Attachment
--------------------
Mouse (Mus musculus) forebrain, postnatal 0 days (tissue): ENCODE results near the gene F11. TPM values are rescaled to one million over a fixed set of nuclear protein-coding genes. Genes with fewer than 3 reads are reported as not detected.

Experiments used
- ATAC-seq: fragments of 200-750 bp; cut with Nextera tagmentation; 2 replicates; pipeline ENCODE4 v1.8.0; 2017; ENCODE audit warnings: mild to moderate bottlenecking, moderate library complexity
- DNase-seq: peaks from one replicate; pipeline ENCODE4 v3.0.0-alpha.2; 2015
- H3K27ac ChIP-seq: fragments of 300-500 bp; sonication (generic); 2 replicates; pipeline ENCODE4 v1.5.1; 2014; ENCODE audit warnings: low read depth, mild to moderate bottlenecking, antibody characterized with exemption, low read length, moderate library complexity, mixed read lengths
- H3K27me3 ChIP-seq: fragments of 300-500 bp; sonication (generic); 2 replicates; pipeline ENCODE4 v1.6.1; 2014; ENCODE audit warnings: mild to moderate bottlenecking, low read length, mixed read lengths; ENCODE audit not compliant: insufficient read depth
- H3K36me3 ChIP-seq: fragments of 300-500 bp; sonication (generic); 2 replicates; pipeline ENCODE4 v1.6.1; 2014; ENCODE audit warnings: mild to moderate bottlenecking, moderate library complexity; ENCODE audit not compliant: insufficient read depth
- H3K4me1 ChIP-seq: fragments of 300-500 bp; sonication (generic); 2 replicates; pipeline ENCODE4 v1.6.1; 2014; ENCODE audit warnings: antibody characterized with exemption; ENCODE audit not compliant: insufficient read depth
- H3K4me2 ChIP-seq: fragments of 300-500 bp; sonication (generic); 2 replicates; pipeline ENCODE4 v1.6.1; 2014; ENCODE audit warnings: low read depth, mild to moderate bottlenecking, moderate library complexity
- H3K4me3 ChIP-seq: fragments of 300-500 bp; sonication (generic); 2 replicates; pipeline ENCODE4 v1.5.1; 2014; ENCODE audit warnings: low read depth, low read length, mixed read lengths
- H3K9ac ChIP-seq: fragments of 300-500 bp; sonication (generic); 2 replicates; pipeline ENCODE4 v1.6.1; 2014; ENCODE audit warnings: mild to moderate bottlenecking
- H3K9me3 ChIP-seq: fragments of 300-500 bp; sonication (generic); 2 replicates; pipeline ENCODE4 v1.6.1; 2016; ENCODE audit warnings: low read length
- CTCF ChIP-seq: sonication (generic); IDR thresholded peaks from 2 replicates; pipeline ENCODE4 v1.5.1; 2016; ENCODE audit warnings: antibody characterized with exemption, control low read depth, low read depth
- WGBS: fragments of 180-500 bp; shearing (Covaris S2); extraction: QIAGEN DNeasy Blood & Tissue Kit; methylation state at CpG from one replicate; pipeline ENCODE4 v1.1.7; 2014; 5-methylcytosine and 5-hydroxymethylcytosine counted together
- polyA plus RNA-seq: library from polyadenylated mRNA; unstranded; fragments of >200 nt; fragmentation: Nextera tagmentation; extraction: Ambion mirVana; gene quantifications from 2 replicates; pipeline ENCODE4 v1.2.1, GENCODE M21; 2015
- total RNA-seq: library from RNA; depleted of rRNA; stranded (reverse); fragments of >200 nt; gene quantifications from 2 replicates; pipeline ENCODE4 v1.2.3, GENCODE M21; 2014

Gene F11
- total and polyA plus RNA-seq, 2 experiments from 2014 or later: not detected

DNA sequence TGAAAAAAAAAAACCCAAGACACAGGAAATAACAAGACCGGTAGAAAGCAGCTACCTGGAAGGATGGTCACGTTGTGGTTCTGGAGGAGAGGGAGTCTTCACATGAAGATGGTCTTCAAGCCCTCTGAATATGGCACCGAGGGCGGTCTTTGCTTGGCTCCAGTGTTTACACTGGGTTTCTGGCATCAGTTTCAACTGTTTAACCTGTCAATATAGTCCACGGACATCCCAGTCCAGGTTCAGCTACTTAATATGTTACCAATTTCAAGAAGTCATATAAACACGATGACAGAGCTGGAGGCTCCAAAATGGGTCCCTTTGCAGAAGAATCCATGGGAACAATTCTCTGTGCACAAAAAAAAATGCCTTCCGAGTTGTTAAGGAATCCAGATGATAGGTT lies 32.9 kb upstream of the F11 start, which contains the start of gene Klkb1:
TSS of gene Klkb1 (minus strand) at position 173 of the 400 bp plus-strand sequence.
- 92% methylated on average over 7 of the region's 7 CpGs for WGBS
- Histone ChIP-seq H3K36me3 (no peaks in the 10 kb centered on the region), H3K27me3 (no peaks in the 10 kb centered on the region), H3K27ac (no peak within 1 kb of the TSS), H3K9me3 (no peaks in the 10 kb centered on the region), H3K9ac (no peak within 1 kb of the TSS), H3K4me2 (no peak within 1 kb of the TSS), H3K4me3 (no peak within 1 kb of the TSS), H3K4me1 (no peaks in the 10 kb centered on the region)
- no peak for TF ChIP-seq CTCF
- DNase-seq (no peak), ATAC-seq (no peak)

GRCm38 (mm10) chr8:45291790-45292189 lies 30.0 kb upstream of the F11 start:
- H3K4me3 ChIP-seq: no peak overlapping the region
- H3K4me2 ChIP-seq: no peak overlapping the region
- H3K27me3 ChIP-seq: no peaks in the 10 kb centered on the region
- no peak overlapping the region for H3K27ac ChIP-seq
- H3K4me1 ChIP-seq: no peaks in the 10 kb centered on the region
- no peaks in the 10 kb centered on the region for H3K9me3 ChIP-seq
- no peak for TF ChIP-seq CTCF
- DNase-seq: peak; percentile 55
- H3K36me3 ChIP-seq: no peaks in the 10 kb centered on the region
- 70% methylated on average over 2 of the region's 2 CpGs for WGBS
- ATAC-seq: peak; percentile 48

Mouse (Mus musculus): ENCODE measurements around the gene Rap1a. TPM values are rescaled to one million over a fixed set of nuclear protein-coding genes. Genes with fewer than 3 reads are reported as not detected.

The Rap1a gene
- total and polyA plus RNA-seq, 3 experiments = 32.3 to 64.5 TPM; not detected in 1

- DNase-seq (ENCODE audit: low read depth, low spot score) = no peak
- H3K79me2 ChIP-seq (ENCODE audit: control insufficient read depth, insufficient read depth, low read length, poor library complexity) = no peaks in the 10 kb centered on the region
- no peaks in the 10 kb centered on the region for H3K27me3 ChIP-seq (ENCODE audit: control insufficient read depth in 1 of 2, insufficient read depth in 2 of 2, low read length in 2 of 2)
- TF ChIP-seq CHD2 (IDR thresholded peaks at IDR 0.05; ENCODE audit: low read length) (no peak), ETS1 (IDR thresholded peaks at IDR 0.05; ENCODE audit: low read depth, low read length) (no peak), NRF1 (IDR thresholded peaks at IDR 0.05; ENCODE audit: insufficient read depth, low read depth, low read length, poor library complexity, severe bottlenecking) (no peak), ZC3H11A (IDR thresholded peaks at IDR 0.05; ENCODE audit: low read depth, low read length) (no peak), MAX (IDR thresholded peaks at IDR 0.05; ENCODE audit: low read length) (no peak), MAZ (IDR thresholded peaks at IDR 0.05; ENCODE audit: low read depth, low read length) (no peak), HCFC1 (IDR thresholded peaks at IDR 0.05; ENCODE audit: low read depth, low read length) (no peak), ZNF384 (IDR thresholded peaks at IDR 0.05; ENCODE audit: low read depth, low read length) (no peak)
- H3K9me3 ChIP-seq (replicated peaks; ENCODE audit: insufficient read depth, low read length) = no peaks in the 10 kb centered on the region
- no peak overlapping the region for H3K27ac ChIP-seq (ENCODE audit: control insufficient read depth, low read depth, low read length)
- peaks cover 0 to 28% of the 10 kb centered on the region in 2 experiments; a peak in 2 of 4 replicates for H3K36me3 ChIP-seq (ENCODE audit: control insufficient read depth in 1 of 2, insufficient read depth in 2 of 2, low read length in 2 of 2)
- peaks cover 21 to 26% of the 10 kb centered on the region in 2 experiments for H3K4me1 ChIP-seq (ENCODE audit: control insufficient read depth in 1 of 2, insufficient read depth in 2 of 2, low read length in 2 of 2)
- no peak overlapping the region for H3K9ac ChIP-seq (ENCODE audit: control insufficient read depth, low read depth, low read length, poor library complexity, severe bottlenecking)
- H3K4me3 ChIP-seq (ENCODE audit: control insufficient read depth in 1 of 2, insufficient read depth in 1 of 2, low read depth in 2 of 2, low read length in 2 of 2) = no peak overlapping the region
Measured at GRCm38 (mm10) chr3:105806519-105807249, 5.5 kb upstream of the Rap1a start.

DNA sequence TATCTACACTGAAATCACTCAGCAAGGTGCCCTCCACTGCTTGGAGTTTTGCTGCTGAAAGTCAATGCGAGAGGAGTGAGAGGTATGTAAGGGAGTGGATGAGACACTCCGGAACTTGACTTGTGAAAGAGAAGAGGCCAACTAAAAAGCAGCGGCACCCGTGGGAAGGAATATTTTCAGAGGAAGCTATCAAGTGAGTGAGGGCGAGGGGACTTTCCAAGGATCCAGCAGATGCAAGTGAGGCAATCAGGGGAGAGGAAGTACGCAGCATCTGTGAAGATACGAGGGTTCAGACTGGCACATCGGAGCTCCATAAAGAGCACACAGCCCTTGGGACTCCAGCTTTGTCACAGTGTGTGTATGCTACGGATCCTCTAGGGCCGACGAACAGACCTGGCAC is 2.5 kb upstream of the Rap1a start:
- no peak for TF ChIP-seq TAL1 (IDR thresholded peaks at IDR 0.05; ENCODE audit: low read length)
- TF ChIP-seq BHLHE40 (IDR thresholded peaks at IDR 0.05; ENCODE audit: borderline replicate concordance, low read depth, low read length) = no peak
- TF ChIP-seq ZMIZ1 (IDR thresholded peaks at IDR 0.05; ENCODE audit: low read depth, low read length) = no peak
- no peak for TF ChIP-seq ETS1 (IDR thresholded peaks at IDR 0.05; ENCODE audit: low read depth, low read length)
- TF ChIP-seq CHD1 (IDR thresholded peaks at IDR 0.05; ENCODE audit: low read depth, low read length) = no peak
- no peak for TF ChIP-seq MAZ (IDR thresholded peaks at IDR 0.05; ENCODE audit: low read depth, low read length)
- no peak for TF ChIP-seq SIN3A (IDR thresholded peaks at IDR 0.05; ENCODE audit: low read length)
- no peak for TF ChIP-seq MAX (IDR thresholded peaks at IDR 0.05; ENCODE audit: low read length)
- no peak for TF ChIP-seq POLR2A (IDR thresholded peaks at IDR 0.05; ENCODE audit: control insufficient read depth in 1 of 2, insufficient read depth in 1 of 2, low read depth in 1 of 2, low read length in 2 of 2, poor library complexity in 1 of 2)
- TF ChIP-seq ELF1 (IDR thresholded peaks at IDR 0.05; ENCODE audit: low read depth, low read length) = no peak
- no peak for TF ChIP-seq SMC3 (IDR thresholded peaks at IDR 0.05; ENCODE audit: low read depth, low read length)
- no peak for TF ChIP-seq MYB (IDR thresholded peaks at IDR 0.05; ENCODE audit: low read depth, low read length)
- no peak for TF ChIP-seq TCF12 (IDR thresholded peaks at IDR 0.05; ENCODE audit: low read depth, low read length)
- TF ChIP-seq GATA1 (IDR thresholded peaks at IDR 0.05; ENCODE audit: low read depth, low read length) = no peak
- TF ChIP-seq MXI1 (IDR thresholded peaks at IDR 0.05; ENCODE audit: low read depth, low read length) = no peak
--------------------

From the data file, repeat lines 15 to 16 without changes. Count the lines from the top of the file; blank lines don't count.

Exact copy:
- polyA plus RNA-seq: library from polyadenylated mRNA; unstranded; fragments of >200 nt; fragmentation: Nextera tagmentation; extraction: Ambion mirVana; gene quantifications from 2 replicates; pipeline ENCODE4 v1.2.1, GENCODE M21; 2015
- total RNA-seq: library from RNA; depleted of rRNA; stranded (reverse); fragments of >200 nt; gene quantifications from 2 replicates; pipeline ENCODE4 v1.2.3, GENCODE M21; 2014